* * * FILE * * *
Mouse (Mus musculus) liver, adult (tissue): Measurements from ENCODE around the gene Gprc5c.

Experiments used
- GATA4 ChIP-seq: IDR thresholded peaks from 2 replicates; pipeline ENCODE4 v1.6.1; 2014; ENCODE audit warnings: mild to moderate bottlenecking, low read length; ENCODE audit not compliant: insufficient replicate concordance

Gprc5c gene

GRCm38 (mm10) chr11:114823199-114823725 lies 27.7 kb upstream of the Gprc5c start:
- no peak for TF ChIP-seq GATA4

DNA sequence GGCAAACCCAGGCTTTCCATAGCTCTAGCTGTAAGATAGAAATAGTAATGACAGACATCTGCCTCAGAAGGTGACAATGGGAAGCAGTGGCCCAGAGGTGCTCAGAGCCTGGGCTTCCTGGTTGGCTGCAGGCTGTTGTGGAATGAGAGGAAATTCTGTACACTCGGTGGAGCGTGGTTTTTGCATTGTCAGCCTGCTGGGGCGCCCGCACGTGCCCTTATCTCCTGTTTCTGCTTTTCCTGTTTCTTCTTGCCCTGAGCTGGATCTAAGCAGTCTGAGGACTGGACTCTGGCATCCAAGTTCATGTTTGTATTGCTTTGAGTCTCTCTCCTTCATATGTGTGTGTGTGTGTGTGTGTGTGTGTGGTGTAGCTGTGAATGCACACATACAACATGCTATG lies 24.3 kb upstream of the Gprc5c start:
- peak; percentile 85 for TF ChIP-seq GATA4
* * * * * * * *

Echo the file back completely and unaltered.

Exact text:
Mouse (Mus musculus) liver, adult (tissue): Measurements from ENCODE around the gene Gprc5c.

Experiments used
- GATA4 ChIP-seq: IDR thresholded peaks from 2 replicates; pipeline ENCODE4 v1.6.1; 2014; ENCODE audit warnings: mild to moderate bottlenecking, low read length; ENCODE audit not compliant: insufficient replicate concordance

Gprc5c gene

GRCm38 (mm10) chr11:114823199-114823725 lies 27.7 kb upstream of the Gprc5c start:
- no peak for TF ChIP-seq GATA4

DNA sequence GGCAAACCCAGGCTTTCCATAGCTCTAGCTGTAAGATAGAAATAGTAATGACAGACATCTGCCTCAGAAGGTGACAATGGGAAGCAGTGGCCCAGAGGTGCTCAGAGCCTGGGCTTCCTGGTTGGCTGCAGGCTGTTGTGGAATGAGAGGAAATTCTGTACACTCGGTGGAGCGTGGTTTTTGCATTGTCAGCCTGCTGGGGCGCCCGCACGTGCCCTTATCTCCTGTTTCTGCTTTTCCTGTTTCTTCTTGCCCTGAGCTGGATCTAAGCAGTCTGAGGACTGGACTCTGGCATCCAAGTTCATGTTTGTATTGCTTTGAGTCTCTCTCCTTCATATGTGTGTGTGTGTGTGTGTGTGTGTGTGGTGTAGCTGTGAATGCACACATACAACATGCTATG lies 24.3 kb upstream of the Gprc5c start:
- peak; percentile 85 for TF ChIP-seq GATA4